In previous work, a 'choice' test was used to test wood durability in mixtures of wood types. Results demonstrated that a filamentous fungus (Gloeophyllum trabeum) made a 'choice,' degrading white pine significantly less when less-durable woods were readily available. For this experiment, we substituted white pine with copper-treated pine and used three fungi (G. trabeum, Serpula himantioides, and Wolfiporia cocos) representing a range of copper tolerances. Southern pine blocks treated commercially with micronized copper azole or treated in-house using copper ethanolamine were used as treated wood substrates. Trials were soil-block tests, using two-block combinations to include non-treated, non-durable pine or as single-block treatments. After 12 weeks of decay, copper tolerance by S. himantioides and W. cocos was evident while G. trabeum was not copper tolerant. Availability of non-durable pine blocks, however, had no effect on decay in copper-treated wood. This contrasts with our past results using white pine. The reason for the discrepancy may relate to fungal mechanisms of copper tolerance (e.g., constitutive oxalic acid secretion) which may differ from mechanisms to overcome extractives in white pine. More fungal research using choice trials to assess these 'neighbor effects' is logical, given increased use of mixed, composite, and hybrid materials.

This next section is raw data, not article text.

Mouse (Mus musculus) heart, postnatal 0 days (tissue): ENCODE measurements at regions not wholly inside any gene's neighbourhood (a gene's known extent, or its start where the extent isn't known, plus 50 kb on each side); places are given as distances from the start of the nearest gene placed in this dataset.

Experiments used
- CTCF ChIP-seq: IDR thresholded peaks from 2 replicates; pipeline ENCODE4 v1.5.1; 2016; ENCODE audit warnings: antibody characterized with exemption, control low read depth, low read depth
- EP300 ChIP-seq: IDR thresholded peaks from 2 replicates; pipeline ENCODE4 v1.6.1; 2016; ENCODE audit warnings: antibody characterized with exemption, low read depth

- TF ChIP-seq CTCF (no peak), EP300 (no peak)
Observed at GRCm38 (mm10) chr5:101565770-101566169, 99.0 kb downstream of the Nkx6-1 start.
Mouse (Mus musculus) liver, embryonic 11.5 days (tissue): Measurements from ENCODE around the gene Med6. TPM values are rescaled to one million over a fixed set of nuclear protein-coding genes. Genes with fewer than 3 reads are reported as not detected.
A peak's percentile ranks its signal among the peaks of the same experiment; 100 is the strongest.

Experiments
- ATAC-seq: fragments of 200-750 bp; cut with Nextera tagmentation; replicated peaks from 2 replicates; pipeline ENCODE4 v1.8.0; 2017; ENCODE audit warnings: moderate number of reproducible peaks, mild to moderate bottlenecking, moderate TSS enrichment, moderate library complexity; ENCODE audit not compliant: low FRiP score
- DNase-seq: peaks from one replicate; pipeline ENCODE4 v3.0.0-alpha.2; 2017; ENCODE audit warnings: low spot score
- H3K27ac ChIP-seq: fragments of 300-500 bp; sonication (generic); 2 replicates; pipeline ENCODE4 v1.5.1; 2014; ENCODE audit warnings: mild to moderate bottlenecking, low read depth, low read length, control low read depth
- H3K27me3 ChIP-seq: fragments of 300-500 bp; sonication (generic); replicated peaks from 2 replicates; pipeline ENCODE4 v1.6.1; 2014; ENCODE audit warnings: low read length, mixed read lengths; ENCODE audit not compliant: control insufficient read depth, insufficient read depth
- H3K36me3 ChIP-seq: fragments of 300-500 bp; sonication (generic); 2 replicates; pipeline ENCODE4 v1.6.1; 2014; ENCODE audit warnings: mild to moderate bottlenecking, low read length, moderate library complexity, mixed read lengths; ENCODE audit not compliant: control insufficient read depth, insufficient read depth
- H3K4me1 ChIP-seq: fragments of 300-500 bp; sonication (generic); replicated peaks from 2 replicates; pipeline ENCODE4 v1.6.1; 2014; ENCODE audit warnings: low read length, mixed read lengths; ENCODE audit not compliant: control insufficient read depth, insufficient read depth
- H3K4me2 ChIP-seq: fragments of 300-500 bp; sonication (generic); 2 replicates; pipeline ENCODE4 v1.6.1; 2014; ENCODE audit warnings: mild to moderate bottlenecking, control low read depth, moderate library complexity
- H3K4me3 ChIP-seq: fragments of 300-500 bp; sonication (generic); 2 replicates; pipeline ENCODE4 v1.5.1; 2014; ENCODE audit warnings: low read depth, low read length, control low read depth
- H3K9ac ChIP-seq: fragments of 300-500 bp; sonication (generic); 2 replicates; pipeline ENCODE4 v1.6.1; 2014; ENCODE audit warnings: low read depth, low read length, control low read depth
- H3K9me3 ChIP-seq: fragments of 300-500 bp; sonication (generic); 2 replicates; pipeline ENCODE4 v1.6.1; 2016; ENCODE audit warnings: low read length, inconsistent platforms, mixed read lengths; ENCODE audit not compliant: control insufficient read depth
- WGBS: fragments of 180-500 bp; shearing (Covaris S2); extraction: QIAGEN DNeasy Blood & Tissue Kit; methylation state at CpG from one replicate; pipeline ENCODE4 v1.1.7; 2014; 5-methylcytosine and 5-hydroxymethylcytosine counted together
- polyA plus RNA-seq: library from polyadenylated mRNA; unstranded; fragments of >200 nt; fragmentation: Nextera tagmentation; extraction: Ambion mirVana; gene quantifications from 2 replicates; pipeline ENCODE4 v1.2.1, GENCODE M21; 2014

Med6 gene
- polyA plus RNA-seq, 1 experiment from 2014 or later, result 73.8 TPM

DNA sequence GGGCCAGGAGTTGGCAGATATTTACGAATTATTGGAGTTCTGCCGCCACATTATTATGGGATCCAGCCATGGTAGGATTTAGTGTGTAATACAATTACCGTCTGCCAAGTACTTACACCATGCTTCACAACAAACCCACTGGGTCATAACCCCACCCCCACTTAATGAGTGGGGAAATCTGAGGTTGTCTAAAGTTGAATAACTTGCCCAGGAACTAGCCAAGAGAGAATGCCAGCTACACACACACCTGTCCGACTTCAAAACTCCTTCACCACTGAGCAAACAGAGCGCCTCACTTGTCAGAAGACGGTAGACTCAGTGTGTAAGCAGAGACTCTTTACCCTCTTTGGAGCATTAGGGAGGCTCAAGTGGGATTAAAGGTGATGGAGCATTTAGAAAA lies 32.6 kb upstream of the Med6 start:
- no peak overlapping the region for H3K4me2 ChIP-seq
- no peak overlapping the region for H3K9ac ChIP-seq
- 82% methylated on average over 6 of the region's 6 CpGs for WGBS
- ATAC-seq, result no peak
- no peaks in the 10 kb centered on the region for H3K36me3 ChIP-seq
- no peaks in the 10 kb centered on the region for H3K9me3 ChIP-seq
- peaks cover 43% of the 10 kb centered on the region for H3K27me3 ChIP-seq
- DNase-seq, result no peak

Copyright 2012 Elsevier B.V., All rights reserved.
- Copper tolerance
- Oxalic acid
- Wood decay